Aside from the fact that it is set in a world of cats, RPG fans should be very familiar with the premise of Cat Quest. Starting out as an ill-equipped weakling, it is your job to slay monsters, grab loot, buy better equipment and level up until your warrior stands a better chance of taking down the final boss. However, Cat Quest does all of this in such a charming and addictive manner that it is hard not to get sucked in even if the formula is nothing new. Your time in Cat Quest will be split between wandering around the seamless overworld map completing quests and entering the numerous dungeons to clear out the monsters and grab the loot. The world of Felingrad is quite large and later in the game when you gain abilities like walking on water and flying, it opens up even more. Yet, despite the size of the map, Cat Quest never feels as overwhelming as some role playing games as everything is very streamlined.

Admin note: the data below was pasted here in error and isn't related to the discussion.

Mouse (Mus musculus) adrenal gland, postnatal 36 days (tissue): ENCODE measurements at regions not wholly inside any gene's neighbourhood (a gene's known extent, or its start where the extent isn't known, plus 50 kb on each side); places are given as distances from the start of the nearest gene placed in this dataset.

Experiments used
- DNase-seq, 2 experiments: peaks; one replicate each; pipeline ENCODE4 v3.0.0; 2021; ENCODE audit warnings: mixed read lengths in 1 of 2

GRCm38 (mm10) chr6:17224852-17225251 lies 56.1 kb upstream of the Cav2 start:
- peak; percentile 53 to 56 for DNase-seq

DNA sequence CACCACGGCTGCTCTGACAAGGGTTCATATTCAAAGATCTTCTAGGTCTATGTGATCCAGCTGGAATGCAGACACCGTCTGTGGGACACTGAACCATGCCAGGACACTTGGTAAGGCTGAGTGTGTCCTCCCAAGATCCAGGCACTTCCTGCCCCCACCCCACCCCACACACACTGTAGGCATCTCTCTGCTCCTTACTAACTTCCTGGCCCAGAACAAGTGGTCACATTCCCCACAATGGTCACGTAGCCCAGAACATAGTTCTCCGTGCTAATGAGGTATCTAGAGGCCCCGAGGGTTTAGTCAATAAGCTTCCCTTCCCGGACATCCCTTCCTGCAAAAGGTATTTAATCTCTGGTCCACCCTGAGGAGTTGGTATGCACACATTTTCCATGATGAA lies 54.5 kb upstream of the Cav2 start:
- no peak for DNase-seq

Quests can be completed in a matter of minutes and you can only do one side quest at a time, so you never become bogged down with an unwieldy quest log. There’s no need to worry about lugging around an inventory full of junk either as finding duplicate equipment simply levels up items. This means that even weapons or armor that you discover early in the game can remain useful if you keep finding duplicates, which is something that isn’t often seen in the genre. Wandering close to dungeons also displays their recommended levels to ensure that you never stumble into anything you can’t handle. Of course, there is nothing stopping you from tackling more difficult areas if you are looking for a bigger challenge.